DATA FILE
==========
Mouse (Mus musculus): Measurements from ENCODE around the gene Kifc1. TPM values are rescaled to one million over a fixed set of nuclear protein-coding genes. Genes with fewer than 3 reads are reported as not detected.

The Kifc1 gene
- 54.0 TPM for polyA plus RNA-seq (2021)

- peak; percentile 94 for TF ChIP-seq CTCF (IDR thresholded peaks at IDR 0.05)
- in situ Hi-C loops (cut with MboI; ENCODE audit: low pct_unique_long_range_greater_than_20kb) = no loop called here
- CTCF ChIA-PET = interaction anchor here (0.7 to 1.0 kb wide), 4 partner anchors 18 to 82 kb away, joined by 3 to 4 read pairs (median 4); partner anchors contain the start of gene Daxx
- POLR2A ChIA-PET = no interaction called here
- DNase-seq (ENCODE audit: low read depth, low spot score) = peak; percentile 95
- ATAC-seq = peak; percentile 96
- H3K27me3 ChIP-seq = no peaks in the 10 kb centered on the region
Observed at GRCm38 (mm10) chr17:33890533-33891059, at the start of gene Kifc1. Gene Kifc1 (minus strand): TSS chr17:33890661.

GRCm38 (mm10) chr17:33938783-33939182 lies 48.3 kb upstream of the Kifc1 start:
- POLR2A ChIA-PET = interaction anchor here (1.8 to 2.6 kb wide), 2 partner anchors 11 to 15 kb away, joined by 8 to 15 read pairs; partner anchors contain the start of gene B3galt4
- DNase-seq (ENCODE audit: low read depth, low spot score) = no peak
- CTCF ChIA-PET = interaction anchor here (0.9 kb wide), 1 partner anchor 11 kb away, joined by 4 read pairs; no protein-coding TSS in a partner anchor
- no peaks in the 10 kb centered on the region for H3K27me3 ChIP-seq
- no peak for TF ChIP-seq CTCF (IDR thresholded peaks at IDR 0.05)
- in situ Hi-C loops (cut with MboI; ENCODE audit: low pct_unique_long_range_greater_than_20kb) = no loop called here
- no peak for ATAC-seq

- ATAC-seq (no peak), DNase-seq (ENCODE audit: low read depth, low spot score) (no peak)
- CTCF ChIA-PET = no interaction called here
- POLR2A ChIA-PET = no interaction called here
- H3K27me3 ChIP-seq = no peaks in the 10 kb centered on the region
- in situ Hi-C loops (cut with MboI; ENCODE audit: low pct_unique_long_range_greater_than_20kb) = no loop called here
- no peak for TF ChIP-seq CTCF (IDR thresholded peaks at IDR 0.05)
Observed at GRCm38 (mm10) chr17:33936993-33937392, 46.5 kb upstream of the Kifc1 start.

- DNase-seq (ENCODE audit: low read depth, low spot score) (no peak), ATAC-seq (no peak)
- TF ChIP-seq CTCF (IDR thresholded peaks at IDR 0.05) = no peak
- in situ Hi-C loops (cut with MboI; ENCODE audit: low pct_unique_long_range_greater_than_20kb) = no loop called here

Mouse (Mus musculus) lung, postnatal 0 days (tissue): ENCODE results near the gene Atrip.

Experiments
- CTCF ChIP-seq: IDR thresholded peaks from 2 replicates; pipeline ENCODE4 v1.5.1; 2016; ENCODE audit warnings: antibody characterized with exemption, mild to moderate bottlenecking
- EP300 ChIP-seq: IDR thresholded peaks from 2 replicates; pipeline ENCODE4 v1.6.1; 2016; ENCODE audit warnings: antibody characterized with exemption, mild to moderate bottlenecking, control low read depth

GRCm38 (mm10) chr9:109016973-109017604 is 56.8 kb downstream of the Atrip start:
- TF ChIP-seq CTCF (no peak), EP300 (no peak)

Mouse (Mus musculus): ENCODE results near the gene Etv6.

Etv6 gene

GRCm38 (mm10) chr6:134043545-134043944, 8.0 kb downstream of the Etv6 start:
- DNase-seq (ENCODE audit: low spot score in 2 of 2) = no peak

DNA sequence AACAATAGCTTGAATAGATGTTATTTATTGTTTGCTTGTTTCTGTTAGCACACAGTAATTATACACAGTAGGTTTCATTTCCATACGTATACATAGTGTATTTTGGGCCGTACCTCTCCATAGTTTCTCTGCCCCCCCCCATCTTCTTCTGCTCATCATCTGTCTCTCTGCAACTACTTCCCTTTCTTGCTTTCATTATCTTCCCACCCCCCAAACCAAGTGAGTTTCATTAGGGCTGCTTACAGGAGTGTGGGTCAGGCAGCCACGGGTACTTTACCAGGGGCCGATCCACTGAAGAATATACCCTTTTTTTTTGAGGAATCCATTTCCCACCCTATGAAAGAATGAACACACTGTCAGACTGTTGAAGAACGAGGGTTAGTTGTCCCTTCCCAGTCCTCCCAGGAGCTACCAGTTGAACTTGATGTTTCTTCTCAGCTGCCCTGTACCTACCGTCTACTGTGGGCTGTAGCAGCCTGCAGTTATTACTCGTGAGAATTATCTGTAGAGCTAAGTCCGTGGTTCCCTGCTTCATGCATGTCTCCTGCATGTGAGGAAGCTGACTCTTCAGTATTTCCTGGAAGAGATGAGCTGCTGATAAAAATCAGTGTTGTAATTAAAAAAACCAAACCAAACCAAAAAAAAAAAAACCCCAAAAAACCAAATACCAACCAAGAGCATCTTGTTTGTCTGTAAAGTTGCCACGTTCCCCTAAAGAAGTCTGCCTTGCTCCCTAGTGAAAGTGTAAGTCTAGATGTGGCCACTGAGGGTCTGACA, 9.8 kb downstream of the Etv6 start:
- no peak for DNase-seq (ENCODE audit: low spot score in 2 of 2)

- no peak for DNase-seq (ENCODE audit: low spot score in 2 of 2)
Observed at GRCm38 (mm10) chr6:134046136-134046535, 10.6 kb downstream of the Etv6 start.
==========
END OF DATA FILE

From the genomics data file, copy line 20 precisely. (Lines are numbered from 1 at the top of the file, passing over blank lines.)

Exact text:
- ATAC-seq (no peak), DNase-seq (ENCODE audit: low read depth, low spot score) (no peak)